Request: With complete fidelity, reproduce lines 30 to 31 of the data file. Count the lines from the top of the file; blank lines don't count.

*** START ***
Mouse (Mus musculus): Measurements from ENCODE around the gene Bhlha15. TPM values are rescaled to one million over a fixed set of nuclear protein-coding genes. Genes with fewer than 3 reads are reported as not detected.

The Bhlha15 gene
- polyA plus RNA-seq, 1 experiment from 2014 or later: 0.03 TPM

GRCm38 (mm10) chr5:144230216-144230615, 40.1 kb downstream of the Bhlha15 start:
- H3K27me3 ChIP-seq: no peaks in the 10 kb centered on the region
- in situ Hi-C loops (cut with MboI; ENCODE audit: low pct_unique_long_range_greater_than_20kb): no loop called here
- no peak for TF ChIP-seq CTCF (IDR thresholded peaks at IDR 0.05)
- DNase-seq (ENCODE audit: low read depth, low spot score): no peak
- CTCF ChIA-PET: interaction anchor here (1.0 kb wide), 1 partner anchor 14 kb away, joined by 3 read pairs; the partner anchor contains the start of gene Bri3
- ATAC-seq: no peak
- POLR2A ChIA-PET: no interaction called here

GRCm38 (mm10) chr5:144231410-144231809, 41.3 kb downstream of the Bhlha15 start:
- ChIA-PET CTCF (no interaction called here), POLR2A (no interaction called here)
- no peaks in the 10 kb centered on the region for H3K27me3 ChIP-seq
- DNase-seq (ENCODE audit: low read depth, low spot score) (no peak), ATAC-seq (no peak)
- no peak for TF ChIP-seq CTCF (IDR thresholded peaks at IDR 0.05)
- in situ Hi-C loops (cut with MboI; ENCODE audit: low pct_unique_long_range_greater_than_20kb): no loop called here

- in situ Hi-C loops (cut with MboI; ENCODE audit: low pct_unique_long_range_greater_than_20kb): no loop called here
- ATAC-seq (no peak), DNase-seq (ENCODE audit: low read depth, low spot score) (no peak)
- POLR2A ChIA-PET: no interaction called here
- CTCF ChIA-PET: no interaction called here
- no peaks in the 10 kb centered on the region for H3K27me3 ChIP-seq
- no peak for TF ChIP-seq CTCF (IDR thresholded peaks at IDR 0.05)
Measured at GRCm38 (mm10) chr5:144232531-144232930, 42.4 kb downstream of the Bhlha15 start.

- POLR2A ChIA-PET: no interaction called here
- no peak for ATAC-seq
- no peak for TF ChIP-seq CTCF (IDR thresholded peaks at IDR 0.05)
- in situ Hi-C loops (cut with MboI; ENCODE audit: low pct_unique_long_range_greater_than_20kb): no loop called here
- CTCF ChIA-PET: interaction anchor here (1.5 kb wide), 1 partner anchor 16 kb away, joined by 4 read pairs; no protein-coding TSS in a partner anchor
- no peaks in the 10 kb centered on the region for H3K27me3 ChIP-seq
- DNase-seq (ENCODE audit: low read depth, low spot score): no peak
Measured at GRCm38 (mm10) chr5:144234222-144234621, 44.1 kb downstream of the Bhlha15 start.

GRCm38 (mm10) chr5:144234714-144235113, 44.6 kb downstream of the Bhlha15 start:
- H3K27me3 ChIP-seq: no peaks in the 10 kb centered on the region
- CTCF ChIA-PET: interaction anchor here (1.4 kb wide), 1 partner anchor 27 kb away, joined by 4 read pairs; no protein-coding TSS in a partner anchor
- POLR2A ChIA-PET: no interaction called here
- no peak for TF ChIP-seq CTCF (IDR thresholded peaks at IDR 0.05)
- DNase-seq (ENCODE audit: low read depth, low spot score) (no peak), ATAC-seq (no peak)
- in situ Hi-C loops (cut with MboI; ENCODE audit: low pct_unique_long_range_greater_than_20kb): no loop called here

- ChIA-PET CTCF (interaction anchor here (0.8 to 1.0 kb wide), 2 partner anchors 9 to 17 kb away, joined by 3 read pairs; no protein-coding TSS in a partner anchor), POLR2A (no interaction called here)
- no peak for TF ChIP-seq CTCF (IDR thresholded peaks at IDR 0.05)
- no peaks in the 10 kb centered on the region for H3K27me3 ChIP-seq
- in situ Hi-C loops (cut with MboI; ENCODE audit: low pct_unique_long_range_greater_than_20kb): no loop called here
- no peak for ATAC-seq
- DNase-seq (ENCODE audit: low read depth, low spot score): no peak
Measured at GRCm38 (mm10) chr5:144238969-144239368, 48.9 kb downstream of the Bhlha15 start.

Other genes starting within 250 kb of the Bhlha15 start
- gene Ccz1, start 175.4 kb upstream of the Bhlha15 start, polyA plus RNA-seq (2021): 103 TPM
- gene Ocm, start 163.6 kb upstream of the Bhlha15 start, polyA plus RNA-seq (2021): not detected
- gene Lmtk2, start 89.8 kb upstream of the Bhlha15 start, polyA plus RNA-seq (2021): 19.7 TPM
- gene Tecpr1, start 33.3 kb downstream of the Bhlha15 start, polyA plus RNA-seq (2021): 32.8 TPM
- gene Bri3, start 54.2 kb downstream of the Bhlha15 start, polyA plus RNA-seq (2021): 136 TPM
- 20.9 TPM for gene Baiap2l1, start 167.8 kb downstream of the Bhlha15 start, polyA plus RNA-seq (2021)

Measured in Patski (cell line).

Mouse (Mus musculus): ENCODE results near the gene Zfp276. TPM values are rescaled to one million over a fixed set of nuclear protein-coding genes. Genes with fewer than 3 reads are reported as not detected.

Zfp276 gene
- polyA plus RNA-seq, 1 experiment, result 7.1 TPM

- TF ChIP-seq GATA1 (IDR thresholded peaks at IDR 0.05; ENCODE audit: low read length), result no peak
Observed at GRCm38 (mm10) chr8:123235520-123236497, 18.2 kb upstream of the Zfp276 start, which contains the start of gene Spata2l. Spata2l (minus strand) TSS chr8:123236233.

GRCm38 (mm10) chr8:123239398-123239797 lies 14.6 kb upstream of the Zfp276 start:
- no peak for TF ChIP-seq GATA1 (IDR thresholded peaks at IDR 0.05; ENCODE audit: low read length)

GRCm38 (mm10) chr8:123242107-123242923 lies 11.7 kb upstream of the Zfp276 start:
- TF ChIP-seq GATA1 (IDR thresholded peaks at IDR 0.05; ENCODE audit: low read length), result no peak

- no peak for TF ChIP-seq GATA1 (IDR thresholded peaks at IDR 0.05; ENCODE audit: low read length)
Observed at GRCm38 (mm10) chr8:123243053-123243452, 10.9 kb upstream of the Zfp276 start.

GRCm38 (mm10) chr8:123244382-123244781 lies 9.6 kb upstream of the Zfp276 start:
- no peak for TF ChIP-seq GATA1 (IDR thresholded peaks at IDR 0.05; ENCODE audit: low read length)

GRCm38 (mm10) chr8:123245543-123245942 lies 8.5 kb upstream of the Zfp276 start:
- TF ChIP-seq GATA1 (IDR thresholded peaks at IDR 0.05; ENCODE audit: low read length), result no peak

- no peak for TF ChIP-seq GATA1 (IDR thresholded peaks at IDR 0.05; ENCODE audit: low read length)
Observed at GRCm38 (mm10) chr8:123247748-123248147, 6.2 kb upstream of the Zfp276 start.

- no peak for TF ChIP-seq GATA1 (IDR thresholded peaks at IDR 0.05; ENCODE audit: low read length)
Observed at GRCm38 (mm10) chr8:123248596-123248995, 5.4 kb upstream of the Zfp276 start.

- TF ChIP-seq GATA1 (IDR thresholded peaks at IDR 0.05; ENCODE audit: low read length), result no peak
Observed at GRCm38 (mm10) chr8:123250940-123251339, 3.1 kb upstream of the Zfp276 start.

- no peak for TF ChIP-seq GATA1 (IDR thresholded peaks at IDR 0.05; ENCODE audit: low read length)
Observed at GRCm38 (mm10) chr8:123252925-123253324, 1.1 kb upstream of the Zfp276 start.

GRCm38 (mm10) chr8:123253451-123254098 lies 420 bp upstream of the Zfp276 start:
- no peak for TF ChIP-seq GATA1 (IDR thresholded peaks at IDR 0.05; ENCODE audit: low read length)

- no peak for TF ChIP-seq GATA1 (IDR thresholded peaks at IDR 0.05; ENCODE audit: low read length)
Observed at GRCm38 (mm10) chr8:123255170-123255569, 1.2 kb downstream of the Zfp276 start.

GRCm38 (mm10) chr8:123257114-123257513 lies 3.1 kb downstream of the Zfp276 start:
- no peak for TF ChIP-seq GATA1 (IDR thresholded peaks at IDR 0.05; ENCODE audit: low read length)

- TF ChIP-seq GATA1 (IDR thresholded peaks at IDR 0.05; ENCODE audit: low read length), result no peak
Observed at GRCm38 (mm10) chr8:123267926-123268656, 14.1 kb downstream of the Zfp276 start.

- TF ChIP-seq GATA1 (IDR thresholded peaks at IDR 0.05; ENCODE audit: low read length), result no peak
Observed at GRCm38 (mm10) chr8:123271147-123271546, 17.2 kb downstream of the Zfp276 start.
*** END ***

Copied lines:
- no peaks in the 10 kb centered on the region for H3K27me3 ChIP-seq
- DNase-seq (ENCODE audit: low read depth, low spot score): no peak